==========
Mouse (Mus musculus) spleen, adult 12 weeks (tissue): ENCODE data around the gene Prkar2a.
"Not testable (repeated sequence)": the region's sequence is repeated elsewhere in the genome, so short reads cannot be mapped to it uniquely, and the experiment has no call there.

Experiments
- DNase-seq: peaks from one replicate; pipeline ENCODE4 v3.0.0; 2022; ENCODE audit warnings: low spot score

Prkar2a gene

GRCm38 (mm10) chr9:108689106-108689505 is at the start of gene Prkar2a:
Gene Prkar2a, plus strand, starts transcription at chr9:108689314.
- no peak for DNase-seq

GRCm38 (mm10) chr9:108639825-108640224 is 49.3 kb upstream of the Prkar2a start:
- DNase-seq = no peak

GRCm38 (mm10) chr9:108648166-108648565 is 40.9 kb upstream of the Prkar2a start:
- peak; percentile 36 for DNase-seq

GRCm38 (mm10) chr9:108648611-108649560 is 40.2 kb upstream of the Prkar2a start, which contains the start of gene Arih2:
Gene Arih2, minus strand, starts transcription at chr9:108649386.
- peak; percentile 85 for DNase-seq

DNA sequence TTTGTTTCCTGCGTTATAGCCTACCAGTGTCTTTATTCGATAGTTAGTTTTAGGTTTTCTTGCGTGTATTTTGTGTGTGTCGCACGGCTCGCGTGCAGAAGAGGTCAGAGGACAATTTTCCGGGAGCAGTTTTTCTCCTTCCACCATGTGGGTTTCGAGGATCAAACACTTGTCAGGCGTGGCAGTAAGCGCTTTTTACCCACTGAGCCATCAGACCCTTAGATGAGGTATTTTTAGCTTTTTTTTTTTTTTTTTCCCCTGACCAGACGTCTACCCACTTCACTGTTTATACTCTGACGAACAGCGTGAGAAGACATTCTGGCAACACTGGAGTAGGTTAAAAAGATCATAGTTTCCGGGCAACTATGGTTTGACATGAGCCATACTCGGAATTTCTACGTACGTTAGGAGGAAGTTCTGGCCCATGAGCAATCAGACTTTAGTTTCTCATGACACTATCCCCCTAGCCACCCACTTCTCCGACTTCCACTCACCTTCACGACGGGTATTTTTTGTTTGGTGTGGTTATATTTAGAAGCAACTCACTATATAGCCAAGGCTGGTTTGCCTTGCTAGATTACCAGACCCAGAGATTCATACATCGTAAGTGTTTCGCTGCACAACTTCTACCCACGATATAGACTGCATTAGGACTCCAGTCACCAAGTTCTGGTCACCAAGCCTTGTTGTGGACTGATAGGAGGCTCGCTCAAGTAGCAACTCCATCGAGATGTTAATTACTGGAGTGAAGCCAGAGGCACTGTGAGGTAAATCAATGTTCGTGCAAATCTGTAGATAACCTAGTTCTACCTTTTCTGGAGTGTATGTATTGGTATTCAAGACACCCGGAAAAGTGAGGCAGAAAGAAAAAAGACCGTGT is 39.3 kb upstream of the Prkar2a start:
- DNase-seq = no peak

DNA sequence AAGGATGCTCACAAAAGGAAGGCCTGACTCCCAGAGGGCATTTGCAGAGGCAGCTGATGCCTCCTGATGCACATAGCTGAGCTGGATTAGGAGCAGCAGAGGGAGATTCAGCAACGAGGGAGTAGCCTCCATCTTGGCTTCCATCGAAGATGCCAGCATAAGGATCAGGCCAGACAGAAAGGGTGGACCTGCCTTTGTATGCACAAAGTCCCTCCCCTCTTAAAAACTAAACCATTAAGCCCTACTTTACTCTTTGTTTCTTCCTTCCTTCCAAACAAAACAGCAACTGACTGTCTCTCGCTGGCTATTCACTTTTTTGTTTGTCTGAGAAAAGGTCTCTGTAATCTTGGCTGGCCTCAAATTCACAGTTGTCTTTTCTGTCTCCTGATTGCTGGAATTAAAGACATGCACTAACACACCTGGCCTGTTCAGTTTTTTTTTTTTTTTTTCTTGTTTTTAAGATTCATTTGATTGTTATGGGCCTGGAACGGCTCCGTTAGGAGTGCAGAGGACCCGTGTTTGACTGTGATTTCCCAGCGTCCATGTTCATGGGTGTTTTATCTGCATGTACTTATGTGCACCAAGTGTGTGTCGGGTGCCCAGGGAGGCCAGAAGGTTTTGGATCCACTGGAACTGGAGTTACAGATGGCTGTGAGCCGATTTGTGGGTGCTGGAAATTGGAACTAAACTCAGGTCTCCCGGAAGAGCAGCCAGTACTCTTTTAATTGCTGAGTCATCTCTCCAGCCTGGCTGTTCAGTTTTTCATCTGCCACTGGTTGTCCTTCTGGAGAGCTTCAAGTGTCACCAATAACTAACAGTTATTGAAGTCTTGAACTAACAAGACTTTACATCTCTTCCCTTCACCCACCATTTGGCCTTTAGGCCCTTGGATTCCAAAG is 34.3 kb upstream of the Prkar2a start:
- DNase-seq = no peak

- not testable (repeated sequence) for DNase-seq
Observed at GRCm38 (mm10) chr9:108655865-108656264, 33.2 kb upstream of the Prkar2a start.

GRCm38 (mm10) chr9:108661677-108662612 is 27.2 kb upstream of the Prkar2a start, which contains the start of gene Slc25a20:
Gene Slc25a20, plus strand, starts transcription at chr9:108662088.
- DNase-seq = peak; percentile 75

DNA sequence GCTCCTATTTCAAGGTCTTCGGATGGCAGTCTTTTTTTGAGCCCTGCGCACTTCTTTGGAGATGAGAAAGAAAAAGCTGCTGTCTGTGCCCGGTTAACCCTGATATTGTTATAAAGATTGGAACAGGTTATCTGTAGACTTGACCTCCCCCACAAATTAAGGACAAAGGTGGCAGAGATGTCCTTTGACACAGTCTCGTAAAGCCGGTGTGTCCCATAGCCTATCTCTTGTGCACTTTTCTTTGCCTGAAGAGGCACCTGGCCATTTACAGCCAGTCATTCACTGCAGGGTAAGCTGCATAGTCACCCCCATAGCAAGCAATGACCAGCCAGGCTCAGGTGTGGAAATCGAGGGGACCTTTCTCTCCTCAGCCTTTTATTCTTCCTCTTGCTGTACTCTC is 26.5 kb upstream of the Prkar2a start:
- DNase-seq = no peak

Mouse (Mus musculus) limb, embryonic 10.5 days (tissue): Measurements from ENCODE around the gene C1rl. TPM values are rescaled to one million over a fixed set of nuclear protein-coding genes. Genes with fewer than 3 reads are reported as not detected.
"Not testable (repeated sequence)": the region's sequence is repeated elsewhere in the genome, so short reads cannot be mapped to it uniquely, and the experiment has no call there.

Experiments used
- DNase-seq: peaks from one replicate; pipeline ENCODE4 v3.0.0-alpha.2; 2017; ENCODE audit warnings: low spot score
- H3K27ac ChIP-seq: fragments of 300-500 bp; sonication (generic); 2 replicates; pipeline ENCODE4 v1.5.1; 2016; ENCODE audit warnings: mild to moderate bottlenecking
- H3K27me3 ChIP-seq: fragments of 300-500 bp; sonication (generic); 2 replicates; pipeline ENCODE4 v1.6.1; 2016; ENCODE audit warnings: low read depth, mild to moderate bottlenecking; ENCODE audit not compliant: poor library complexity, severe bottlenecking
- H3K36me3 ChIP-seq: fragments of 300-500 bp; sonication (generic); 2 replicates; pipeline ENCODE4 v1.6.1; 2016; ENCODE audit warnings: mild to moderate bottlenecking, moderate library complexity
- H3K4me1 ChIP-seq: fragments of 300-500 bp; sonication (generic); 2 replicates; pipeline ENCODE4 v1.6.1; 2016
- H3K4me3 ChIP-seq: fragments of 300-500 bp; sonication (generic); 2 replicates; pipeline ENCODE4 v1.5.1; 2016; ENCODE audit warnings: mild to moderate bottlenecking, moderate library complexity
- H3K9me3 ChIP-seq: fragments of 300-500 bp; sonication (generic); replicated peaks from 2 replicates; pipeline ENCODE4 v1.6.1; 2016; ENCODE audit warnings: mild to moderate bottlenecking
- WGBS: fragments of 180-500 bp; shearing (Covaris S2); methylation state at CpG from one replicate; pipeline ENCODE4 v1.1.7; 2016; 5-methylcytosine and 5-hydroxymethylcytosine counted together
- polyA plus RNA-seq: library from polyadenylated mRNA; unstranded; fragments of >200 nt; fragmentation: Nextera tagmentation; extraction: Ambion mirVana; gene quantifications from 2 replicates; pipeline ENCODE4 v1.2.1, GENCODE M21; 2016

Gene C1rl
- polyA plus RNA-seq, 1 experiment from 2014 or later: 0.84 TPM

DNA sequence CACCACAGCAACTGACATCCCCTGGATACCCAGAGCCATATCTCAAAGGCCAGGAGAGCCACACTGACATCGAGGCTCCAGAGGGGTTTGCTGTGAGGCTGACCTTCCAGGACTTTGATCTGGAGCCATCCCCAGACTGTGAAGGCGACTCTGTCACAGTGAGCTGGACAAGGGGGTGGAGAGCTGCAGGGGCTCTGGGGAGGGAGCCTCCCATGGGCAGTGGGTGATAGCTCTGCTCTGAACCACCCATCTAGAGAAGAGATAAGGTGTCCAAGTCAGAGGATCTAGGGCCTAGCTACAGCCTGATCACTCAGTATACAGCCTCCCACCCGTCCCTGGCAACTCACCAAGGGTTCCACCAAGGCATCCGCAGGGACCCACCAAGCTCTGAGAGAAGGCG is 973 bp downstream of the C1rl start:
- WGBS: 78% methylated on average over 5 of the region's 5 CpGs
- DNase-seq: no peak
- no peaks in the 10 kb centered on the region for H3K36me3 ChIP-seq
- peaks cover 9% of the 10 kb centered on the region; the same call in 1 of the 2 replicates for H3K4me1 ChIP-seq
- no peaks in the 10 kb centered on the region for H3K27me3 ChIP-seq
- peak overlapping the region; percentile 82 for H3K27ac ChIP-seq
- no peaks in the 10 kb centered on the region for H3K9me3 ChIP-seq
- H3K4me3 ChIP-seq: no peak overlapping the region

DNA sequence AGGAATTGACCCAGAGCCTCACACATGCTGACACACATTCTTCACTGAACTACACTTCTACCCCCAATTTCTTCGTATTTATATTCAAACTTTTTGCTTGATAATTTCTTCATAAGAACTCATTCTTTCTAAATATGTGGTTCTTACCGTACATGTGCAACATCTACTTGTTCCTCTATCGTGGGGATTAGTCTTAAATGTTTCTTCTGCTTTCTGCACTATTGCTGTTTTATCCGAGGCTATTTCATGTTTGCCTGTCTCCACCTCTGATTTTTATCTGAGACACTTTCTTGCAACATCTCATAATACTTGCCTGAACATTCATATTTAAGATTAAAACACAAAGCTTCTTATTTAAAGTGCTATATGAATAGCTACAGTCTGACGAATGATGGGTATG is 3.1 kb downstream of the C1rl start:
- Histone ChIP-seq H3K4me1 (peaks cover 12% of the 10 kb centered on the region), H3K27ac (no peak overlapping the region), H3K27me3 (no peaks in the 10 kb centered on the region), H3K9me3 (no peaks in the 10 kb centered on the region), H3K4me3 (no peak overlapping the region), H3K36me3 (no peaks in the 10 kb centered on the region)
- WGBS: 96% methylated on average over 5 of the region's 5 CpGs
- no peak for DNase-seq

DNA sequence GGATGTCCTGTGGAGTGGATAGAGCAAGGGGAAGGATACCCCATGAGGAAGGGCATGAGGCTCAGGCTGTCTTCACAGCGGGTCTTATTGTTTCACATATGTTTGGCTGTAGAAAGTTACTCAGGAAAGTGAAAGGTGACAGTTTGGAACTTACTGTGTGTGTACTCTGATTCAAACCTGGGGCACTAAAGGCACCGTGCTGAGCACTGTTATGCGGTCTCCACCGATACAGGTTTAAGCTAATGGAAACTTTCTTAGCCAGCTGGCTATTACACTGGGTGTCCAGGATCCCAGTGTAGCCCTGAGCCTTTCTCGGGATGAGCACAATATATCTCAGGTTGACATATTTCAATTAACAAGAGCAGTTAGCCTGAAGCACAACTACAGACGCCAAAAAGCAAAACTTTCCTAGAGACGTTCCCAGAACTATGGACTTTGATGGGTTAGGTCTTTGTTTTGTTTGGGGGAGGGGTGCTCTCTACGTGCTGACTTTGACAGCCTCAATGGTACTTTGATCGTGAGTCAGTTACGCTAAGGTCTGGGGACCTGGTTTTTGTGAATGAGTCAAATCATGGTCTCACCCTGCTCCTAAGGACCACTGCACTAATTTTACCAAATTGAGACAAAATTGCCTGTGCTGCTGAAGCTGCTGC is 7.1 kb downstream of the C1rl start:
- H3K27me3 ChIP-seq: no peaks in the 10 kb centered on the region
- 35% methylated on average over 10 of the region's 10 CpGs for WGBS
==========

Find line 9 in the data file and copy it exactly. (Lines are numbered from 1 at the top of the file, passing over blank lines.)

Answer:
GRCm38 (mm10) chr9:108639825-108640224 is 49.3 kb upstream of the Prkar2a start: